- Person, Substance, Mode and 'the moral Man' in Locke's Philosophy
In 1769, the English bishop and theologian Edmund Law published a Defence of Mr. Locke's Opinion concerning Personal Identity.1 In this work, Law attempted to 'explain and vindicate Mr. Locke's hypothesis' (301) by offering a new account of Lockean persons. Law's account centers around three key claims. First, persons are modes — very roughly, properties — rather than substances. Second, the relevant properties are those that make moral evaluation appropriate, thus taking seriously Locke's insistence that 'person' is a forensic term. And third, the fact that persons are modes is what makes a demonstrative science of morality possible.
I am not convinced that Law's interpretation actually vindicates Locke, though it does make his theory come out rather better than is typically imagined. I am, however, convinced that Law's interpretation provides the best available account of Lockean persons. I also think [End Page 643] Law's interpretation helps us understand how Locke's account of persons fits into his philosophy as a whole. Thus in this paper I advance a mode interpretation of Lockean persons and offer three arguments in its favor.2
My argument proceeds as follows. In (II), I elucidate the nature of Lockean modes by contrasting ideas of modes with ideas of substances. In (III), I use these contrasts to show that the idea of a person is the idea of a mode rather than the idea of a substance. I defend the mode interpretation from some common objections in (IV). In (V), I argue that Locke cannot justify the methodology of 2.27 unless he holds that persons are modes. In (VI), I argue that the role the idea of a person plays in Locke's ethical and political theory requires persons to be modes. Finally, in (VII), I argue that the mode interpretation provides a satisfactory way of responding to the common objection that Locke's account of personal identity is incompatible with his anti-essentialist metaphysics.
The term 'mode' had a precise definition for Descartes and his Aristotelian predecessors, but it is clear that Locke does not mean what they meant: he apologizes for using 'the word Mode, in a somewhat different sense from its ordinary signification' (2.12.4).3 Beyond this, things are rather murky. Examples of modes include things like an inch (2.13.4), a triangle (3.3.18) and a murder (2.12.4): mode is a motley category for Locke. In Locke's taxonomy, all ideas are either simple or complex, and simple ideas represent qualities while complex ideas represent modes, substances or relations.4 Hence anything that is not a substance, relation [End Page 644] or quality must be a mode.5 Locke distinguishes simple modes ('variations, or different combinations of the same simple idea' [2.12.4]) from complex or 'mixed' modes that are 'compounded of simple ideas of several kinds' (2.12.5), but we can safely set this distinction aside for current purposes.6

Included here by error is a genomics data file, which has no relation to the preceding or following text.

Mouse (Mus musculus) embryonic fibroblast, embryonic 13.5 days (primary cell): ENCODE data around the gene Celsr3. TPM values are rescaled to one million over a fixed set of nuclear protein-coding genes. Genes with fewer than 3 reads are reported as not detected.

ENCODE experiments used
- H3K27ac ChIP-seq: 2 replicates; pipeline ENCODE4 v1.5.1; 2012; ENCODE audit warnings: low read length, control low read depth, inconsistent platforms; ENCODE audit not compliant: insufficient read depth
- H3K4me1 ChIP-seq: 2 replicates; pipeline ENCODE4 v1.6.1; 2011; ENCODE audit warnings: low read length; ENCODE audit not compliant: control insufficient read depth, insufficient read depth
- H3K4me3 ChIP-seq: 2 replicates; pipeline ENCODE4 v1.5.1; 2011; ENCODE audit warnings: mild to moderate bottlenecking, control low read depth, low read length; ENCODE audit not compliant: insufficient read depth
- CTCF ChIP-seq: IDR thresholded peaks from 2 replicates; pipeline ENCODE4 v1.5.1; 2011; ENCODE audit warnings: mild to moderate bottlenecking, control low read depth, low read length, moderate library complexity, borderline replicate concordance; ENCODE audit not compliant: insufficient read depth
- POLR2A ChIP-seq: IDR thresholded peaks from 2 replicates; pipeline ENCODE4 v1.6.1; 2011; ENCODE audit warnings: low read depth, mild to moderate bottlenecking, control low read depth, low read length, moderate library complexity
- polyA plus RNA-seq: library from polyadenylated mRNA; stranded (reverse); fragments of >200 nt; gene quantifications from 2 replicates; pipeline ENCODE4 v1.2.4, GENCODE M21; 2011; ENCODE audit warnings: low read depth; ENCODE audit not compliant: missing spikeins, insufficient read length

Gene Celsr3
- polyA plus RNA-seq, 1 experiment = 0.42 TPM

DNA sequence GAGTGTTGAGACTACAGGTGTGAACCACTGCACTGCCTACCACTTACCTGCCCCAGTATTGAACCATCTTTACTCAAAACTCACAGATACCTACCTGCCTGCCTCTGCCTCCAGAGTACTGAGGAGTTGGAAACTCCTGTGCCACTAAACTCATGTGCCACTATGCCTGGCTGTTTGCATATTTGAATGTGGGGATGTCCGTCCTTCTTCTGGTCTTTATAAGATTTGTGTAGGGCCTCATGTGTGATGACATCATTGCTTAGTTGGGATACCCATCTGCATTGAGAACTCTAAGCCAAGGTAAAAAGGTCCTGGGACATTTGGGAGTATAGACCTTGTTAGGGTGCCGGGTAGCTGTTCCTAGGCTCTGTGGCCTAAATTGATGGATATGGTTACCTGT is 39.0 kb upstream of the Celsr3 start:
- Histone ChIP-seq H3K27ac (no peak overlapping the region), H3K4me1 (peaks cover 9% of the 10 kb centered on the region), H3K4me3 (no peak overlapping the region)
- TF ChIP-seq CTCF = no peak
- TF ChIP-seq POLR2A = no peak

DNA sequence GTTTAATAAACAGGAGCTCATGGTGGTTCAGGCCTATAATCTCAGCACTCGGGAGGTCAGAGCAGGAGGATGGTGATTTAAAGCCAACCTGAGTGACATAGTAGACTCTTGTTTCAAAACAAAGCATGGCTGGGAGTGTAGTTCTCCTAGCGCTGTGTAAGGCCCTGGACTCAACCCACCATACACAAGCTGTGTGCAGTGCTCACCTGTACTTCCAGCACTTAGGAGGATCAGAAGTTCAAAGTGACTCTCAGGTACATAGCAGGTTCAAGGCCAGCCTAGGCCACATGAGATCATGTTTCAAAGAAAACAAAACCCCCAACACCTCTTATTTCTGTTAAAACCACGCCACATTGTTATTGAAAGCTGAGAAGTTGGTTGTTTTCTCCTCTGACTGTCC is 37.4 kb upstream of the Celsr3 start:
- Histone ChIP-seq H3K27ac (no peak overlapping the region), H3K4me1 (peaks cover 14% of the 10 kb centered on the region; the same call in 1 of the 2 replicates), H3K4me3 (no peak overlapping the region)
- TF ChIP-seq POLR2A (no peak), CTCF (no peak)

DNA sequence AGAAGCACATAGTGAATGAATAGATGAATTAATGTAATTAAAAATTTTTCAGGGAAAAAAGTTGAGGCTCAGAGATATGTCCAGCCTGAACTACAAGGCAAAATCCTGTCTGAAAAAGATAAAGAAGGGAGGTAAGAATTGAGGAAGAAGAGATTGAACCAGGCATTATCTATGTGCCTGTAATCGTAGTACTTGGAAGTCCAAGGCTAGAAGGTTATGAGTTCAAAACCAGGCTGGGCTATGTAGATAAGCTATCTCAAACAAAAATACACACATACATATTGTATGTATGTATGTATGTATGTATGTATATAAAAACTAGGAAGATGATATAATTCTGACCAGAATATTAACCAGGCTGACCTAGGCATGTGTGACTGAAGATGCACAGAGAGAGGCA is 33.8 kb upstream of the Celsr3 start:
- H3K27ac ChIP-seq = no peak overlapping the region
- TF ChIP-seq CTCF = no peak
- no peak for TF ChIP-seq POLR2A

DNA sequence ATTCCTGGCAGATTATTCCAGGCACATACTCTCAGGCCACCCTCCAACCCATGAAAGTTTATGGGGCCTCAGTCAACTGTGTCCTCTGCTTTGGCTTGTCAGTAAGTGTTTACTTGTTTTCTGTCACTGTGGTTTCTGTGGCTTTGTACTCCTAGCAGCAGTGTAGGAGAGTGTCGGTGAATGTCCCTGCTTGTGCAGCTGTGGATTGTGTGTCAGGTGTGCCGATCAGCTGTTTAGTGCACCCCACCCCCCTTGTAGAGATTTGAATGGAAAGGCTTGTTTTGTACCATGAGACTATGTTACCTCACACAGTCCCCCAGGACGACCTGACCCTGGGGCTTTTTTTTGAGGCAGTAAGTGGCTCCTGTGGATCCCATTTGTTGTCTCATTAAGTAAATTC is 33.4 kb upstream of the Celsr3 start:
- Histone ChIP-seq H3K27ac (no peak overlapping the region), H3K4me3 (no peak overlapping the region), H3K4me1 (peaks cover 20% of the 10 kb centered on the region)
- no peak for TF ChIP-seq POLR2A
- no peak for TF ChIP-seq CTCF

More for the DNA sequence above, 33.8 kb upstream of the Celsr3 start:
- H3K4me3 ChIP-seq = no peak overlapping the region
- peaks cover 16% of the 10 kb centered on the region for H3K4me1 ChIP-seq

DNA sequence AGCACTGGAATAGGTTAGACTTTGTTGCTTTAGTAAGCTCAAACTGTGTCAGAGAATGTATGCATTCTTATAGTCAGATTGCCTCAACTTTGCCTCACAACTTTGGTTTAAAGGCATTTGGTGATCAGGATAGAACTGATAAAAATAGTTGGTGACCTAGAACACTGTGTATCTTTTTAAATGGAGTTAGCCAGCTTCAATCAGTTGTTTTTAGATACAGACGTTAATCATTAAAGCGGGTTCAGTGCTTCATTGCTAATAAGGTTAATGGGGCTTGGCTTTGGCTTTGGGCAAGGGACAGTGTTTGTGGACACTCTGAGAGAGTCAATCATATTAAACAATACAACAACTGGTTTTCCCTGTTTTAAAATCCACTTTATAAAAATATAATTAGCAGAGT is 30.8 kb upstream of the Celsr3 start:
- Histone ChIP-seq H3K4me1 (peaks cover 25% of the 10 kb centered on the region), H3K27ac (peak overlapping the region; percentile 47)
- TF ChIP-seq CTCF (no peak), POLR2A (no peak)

Locke provides numerous examples of modes. The ideas of beauty ('a certain composition of color and figure, causing delight to the beholder') and theft ('the concealed change of the possession of any thing, without the consent of the proprietor' (2.12.5)) are modes. So are feelings like joy, sorrow, hope and fear (2.20), or more complex ones such as 'pain from captious uninstructive wrangling, and the pleasure of rational conversation with a friend' (2.20.18). A wide variety of processes and events are described as modes: fencing, wrestling, printing, etching (2.22.9); dueling (2.28.15); distilling, drilling and filtration (2.18.7). So are 'remembering, imagining, reasoning, and other modes of thinking' (2.1.20). Similarly, there are modes of motion: to slide, to [End Page 645] roll, and to tumble (2.18.2). Other examples include a tune (2.18.3) and a rainbow (2.18.4).
However, the two most important sorts of modes for Locke are mathematical and moral ones. Locke writes that
To enumerate all the mixed modes, which have been settled, with names to them ... would be to make a...